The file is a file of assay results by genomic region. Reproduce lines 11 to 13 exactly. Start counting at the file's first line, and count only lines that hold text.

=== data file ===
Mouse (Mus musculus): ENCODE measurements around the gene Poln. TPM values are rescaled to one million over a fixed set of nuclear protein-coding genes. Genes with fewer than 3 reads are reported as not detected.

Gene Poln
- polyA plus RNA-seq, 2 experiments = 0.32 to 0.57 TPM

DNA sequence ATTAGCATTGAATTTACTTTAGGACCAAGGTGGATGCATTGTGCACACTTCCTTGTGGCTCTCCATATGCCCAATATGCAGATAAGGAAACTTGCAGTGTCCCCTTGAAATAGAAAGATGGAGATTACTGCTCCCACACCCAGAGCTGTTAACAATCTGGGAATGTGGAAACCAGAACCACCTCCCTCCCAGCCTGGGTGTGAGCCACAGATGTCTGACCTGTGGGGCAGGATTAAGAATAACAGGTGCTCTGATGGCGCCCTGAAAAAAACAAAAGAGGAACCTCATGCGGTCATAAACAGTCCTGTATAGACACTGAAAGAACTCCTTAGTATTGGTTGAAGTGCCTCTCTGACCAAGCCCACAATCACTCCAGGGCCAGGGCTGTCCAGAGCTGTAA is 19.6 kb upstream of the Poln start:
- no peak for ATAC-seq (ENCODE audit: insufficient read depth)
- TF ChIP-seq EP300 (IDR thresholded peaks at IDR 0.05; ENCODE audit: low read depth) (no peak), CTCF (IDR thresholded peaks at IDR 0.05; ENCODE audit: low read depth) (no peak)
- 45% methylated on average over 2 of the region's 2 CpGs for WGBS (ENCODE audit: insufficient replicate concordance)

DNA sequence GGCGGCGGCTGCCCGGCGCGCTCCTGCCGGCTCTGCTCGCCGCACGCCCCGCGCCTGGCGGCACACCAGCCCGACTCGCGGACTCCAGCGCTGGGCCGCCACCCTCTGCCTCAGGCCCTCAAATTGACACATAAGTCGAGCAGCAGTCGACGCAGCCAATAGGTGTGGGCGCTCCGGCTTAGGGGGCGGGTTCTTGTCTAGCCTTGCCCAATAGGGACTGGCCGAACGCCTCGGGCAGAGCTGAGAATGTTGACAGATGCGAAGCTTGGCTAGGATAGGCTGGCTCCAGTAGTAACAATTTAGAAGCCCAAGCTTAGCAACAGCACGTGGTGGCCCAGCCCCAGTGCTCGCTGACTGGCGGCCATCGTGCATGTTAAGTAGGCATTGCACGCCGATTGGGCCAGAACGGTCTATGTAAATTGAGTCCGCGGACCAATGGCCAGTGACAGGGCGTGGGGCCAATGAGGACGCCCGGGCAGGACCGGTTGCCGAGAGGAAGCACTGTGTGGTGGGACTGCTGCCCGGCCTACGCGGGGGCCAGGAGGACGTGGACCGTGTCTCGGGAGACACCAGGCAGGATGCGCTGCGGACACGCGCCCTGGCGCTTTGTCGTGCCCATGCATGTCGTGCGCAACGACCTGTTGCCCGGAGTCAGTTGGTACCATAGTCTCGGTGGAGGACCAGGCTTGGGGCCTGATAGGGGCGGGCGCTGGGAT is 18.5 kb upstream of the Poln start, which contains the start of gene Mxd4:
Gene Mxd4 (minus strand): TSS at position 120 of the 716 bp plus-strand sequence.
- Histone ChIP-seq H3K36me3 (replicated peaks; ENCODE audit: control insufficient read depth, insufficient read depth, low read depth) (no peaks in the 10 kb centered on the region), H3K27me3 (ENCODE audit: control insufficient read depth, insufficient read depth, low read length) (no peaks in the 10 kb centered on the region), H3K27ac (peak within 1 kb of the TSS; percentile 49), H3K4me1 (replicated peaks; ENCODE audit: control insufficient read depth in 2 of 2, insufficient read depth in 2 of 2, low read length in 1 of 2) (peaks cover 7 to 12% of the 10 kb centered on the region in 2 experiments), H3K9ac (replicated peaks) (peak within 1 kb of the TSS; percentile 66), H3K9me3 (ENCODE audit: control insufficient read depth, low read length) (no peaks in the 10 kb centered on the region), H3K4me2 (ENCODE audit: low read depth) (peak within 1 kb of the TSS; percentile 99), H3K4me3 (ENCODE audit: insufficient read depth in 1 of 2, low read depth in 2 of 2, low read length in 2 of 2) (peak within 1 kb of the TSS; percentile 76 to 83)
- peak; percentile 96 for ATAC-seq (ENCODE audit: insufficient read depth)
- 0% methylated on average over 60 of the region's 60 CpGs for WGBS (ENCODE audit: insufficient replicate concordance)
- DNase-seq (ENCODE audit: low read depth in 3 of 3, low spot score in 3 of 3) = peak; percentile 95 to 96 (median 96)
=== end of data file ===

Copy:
- peak; percentile 96 for ATAC-seq (ENCODE audit: insufficient read depth)
- 0% methylated on average over 60 of the region's 60 CpGs for WGBS (ENCODE audit: insufficient replicate concordance)
- DNase-seq (ENCODE audit: low read depth in 3 of 3, low spot score in 3 of 3) = peak; percentile 95 to 96 (median 96)